Retailers maintained higher prices in part because inventories started out this season 9 percent leaner than they were at the beginning of the 2008-09 season, making snowsports products scarcer than normal. As a result, retailers had less need to offer deep discounts.
Total sales through all channels were the second highest in history, trailing 2007-08. Apparel sales totalled $1.1 billion, a rise of 2.5 percent. Accessories sales were close behind at $1 billion, up 7.4 percent. Equipment sales rose 2.1 percent to $800 million, led by alpine, Nordic, and AT/Randonee equipment. Snowboard and telemark equipment sales slipped. Regionally, sales were strongest in the South (up 17 percent in dollars) and weakest in the Midwest (down 3 percent).
Skis with fat waists moved faster, increasing more than 30 percent in units and dollars, than narrower skis. AT/Randonee ski sales rose 57 percent in both units and dollars, and helmet sales hit a record 1.1 million through February. Rocker snowboards had a good run, but total snowboard sales fell 4 percent in dollars nonetheless. Many snowboard buyers are still looking for bargains.
Snowsports specialty sales came to $1.8 billion, up 4 percent. Average prices were up 7 percent while unit sales slid 3 percent. Overall, high-end goods lifted Alpine ski equipment sales by 5 percent.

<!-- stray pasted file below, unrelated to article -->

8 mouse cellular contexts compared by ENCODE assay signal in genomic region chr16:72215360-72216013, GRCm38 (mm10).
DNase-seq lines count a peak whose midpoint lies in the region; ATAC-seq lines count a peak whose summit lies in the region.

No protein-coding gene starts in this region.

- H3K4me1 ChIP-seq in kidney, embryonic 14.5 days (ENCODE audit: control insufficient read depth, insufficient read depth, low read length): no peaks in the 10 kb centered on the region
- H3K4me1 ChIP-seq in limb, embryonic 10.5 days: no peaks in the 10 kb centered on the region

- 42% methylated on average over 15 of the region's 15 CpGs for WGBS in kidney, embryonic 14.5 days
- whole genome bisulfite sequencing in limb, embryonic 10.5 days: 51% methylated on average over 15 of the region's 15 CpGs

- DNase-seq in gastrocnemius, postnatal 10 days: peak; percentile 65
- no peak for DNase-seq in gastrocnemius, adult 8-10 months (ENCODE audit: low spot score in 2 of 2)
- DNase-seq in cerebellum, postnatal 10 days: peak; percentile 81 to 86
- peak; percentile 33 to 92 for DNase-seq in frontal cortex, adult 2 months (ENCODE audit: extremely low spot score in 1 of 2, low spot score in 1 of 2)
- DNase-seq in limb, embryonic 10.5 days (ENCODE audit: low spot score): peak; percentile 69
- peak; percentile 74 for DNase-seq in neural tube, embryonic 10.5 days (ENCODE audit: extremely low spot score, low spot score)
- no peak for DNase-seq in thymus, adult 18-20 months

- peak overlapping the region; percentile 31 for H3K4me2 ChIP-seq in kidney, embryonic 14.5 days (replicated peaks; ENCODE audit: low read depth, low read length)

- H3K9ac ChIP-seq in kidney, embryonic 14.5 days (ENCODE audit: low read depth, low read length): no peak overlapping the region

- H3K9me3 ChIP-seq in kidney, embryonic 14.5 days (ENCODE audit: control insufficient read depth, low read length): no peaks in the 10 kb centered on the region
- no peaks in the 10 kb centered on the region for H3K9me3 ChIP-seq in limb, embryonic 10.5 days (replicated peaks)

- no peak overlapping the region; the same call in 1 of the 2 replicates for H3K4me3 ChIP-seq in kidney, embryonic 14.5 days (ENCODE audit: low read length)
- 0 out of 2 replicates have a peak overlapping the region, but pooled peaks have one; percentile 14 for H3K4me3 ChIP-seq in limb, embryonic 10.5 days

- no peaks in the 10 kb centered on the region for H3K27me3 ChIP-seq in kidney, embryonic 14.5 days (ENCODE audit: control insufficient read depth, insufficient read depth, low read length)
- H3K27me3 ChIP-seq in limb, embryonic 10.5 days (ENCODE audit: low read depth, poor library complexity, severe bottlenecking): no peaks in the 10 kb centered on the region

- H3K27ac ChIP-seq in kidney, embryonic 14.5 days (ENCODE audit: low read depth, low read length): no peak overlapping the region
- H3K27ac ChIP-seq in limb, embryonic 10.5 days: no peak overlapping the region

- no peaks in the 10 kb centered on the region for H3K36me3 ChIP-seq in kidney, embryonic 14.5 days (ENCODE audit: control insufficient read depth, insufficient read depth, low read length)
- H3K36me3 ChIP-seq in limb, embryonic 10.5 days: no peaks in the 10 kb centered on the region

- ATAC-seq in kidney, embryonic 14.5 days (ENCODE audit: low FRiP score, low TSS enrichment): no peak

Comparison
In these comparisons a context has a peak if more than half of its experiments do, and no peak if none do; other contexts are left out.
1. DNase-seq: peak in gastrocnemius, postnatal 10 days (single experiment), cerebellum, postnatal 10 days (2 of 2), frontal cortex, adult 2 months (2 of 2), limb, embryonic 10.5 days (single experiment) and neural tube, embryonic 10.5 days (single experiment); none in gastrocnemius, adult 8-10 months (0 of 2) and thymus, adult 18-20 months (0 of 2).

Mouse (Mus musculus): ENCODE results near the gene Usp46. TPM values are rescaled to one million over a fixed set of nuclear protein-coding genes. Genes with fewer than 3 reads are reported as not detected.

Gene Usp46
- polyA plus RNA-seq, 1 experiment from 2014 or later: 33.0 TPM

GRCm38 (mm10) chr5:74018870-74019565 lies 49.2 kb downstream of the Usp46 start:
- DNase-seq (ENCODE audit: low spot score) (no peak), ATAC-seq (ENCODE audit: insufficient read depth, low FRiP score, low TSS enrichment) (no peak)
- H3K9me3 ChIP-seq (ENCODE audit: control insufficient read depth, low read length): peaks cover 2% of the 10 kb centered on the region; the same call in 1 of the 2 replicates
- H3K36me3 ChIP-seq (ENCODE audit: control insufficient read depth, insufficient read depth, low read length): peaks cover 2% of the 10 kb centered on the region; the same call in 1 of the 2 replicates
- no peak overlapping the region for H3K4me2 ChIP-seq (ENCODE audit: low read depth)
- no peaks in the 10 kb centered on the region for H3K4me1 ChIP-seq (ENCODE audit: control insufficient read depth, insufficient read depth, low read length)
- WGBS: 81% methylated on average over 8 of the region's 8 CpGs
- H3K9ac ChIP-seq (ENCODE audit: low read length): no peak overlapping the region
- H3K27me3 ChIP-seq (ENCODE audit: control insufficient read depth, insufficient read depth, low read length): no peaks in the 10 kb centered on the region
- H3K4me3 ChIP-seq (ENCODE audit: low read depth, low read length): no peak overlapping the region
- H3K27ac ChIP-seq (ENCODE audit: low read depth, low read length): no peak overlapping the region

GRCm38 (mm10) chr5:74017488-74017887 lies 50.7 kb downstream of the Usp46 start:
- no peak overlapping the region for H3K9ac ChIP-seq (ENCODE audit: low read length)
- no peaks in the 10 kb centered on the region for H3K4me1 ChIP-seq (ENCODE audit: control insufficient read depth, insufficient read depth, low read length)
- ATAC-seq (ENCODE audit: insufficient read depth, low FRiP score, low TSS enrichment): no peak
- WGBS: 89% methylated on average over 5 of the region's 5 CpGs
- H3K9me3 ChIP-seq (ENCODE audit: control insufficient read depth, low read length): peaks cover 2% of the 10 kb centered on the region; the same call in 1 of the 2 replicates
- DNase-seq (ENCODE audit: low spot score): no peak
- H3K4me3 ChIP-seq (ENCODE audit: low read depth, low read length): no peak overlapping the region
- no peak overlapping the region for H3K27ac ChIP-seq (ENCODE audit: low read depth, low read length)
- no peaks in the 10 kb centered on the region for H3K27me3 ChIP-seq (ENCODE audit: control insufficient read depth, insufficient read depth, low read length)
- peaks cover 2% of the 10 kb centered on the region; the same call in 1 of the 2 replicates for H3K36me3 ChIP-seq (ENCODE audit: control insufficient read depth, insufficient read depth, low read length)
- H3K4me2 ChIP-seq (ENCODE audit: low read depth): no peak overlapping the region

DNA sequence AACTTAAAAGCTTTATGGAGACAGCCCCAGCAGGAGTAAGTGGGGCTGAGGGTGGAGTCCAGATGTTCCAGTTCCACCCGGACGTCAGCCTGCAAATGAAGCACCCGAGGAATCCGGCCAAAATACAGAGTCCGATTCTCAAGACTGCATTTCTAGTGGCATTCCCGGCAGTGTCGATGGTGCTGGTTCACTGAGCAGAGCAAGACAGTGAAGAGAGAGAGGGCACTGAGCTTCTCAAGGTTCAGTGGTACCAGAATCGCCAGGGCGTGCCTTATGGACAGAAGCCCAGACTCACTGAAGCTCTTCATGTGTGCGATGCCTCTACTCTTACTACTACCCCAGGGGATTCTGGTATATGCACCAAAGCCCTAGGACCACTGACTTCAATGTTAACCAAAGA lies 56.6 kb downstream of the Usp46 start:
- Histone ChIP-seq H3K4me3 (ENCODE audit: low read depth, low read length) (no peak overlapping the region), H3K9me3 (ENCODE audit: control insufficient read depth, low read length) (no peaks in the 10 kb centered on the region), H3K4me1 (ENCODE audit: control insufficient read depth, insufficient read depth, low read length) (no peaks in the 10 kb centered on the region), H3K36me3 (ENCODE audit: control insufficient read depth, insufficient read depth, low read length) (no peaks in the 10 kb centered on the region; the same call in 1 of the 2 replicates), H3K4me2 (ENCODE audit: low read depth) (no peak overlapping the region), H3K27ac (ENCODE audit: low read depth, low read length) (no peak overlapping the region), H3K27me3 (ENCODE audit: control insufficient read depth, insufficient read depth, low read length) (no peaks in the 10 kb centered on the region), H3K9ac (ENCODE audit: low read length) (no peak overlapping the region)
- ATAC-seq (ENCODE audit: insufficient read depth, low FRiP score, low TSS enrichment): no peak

Internet sales reached $597 million, up 9.5 percent, on a 1 percent increase in units sold. The hot category? Snowboard equipment sales increased 20 percent in dollars, 17 percent in units. In a key change, average prices online for all types of gear were close to those at brick and mortar specialty stores, and far higher than chain store average prices. For example, the average specialty price for this season's adult snowboarding gear was $198.67, while the average online price was $197.07. Many of the reported online sales came from brick and mortar establishments that are now reaching customers online as well.
Sales at chain stores came in at $563 million, flat with last year and down 4 percent in units. Chains are selling less and less equipment (down about 15 percent) and even apparel, and more accessories-which now account for about 40 percent of all snowsports-related sales in chain stores. Helmets led the way with increases of 26 percent in units and dollars.